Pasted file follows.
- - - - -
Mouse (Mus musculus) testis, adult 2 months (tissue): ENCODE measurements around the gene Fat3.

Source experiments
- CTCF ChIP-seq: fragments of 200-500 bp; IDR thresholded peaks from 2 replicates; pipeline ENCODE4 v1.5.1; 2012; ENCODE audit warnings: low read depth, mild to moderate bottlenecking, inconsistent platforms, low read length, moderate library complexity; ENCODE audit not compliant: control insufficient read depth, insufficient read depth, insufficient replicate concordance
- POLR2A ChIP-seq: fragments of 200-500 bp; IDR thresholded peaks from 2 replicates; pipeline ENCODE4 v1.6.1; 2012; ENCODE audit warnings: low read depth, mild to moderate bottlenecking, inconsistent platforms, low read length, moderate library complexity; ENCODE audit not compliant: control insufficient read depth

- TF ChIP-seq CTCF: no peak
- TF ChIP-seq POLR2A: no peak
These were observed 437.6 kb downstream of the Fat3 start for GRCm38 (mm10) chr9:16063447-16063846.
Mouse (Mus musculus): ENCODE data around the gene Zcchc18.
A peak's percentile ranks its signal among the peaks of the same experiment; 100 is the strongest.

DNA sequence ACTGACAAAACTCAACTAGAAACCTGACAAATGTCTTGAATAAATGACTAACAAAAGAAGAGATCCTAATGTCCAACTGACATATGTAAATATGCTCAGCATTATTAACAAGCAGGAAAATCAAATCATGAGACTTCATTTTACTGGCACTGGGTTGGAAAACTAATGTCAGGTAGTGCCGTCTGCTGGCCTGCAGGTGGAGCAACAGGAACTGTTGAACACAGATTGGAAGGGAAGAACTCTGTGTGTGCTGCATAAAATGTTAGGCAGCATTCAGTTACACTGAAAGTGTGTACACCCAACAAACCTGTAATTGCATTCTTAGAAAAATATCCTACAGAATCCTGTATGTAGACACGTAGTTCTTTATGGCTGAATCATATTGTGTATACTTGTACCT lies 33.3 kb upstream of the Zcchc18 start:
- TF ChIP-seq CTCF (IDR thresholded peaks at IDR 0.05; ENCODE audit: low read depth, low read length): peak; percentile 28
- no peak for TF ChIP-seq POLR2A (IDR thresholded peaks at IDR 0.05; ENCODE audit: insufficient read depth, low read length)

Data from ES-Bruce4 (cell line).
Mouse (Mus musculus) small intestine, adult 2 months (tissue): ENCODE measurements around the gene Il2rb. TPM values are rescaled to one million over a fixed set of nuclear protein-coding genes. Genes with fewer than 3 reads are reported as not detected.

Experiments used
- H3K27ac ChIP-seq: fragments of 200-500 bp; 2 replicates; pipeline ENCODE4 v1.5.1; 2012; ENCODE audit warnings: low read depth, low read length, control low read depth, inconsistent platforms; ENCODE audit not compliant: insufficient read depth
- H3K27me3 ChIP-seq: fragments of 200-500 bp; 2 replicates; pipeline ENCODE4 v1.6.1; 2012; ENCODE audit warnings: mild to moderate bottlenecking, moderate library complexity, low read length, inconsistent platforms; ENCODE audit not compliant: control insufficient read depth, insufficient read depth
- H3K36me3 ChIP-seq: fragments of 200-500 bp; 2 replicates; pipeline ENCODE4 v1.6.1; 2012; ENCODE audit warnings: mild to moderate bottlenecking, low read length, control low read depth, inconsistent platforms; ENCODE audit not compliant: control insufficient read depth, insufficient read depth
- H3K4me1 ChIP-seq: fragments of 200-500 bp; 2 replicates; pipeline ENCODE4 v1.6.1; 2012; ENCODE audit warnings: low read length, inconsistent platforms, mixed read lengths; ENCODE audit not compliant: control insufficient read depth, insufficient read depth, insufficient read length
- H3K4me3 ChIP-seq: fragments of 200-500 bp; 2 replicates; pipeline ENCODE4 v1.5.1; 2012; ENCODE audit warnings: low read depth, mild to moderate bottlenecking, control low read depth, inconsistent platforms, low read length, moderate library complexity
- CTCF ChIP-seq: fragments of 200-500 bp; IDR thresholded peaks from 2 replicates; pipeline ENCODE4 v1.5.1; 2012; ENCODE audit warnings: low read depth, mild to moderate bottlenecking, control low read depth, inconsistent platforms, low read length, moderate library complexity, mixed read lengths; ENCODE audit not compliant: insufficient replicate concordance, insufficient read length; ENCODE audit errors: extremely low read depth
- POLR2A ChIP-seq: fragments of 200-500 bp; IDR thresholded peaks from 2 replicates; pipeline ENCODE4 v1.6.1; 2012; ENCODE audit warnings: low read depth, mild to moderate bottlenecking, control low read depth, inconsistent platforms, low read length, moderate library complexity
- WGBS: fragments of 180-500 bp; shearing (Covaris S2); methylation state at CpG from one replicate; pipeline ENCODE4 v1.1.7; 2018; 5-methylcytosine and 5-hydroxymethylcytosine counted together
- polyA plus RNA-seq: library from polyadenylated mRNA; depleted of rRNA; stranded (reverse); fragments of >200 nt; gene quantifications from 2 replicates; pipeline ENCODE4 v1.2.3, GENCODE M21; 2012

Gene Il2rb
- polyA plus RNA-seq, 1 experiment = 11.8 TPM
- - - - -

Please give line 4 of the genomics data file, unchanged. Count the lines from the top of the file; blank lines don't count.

- POLR2A ChIP-seq: fragments of 200-500 bp; IDR thresholded peaks from 2 replicates; pipeline ENCODE4 v1.6.1; 2012; ENCODE audit warnings: low read depth, mild to moderate bottlenecking, inconsistent platforms, low read length, moderate library complexity; ENCODE audit not compliant: control insufficient read depth